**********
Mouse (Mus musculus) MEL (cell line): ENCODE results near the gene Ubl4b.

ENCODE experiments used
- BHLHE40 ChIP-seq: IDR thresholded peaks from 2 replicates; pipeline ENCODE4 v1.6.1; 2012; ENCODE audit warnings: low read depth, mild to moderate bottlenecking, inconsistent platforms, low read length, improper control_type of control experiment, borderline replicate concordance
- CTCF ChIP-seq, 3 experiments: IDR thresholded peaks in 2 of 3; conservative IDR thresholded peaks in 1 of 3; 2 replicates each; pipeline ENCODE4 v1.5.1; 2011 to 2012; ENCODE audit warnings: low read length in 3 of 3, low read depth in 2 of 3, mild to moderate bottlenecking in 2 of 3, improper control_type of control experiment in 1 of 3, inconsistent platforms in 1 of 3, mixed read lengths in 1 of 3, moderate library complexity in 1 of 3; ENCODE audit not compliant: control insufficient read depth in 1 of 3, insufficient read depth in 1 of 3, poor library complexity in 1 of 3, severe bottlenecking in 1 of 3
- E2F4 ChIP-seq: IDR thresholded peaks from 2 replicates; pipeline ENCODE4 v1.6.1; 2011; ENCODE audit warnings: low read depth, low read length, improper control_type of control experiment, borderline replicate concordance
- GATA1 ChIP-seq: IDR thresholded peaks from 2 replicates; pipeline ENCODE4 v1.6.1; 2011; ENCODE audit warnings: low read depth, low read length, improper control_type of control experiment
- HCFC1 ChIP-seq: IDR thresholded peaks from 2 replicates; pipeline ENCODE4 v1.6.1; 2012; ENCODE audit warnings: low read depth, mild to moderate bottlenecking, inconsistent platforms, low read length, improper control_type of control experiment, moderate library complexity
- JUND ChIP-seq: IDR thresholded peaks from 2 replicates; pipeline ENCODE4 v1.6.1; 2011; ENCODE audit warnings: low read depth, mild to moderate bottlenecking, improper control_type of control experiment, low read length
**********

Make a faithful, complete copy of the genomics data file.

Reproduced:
Mouse (Mus musculus) MEL (cell line): ENCODE results near the gene Ubl4b.

ENCODE experiments used
- BHLHE40 ChIP-seq: IDR thresholded peaks from 2 replicates; pipeline ENCODE4 v1.6.1; 2012; ENCODE audit warnings: low read depth, mild to moderate bottlenecking, inconsistent platforms, low read length, improper control_type of control experiment, borderline replicate concordance
- CTCF ChIP-seq, 3 experiments: IDR thresholded peaks in 2 of 3; conservative IDR thresholded peaks in 1 of 3; 2 replicates each; pipeline ENCODE4 v1.5.1; 2011 to 2012; ENCODE audit warnings: low read length in 3 of 3, low read depth in 2 of 3, mild to moderate bottlenecking in 2 of 3, improper control_type of control experiment in 1 of 3, inconsistent platforms in 1 of 3, mixed read lengths in 1 of 3, moderate library complexity in 1 of 3; ENCODE audit not compliant: control insufficient read depth in 1 of 3, insufficient read depth in 1 of 3, poor library complexity in 1 of 3, severe bottlenecking in 1 of 3
- E2F4 ChIP-seq: IDR thresholded peaks from 2 replicates; pipeline ENCODE4 v1.6.1; 2011; ENCODE audit warnings: low read depth, low read length, improper control_type of control experiment, borderline replicate concordance
- GATA1 ChIP-seq: IDR thresholded peaks from 2 replicates; pipeline ENCODE4 v1.6.1; 2011; ENCODE audit warnings: low read depth, low read length, improper control_type of control experiment
- HCFC1 ChIP-seq: IDR thresholded peaks from 2 replicates; pipeline ENCODE4 v1.6.1; 2012; ENCODE audit warnings: low read depth, mild to moderate bottlenecking, inconsistent platforms, low read length, improper control_type of control experiment, moderate library complexity
- JUND ChIP-seq: IDR thresholded peaks from 2 replicates; pipeline ENCODE4 v1.6.1; 2011; ENCODE audit warnings: low read depth, mild to moderate bottlenecking, improper control_type of control experiment, low read length